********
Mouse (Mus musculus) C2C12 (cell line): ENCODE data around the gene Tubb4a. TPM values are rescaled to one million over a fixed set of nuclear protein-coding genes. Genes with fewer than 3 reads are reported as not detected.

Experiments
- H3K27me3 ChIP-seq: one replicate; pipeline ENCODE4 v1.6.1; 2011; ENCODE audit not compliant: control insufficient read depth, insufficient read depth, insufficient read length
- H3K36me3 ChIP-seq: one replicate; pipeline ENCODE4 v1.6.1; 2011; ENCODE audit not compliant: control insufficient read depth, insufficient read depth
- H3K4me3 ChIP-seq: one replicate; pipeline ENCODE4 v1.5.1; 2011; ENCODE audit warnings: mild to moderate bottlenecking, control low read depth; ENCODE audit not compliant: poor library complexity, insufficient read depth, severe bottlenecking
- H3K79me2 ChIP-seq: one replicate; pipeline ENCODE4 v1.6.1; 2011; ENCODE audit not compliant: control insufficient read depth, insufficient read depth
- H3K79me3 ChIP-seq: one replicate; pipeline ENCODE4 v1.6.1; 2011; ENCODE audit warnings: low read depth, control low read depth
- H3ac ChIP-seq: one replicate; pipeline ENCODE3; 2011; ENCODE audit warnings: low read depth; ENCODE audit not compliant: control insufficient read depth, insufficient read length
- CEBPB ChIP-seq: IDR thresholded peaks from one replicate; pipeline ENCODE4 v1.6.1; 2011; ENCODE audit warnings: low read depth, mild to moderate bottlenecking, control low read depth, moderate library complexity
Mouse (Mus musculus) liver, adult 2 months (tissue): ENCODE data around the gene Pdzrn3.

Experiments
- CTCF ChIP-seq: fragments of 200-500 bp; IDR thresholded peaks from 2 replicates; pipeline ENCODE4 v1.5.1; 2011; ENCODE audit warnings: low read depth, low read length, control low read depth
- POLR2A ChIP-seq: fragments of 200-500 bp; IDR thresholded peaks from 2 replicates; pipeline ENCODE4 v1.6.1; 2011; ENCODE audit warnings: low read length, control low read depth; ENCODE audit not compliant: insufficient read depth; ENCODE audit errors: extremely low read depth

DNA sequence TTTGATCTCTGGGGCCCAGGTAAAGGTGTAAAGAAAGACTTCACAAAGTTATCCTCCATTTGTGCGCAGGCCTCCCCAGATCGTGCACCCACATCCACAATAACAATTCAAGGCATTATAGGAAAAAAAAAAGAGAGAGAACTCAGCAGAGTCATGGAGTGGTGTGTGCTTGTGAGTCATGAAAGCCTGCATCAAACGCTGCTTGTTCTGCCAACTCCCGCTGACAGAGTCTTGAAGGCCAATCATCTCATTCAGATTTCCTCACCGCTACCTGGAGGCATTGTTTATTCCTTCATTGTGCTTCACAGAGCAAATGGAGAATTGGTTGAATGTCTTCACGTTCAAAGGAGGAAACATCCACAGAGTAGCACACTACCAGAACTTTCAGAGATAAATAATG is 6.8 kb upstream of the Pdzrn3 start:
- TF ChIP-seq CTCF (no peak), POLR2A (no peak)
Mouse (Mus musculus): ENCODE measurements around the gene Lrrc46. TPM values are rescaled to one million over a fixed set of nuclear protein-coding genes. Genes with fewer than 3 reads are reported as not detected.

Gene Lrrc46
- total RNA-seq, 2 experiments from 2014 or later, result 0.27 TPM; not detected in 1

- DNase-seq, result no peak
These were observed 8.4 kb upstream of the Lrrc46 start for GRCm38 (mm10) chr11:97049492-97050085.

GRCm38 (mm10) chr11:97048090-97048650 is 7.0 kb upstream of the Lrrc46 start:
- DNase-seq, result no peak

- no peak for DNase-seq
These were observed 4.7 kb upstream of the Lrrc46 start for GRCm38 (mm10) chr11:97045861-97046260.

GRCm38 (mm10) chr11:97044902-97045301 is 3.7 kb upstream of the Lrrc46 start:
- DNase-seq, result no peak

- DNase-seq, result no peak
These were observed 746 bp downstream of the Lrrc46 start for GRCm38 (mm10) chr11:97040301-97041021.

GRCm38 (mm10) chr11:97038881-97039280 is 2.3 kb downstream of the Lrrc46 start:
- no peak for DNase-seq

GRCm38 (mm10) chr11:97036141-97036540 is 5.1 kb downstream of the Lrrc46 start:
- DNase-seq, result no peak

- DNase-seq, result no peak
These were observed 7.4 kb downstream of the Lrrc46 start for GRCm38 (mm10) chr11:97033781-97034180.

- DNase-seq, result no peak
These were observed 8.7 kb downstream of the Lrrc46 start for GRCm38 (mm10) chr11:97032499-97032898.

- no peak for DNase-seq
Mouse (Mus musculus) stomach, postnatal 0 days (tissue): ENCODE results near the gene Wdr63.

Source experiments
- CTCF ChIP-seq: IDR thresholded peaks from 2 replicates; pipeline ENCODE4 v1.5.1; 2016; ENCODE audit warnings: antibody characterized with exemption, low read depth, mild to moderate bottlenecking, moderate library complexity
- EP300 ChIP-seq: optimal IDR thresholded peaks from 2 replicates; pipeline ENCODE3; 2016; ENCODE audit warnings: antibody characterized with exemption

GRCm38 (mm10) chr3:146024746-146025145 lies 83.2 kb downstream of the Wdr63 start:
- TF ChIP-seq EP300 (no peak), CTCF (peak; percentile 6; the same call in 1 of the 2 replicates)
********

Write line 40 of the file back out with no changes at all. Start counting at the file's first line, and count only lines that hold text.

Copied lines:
- CTCF ChIP-seq: IDR thresholded peaks from 2 replicates; pipeline ENCODE4 v1.5.1; 2016; ENCODE audit warnings: antibody characterized with exemption, low read depth, mild to moderate bottlenecking, moderate library complexity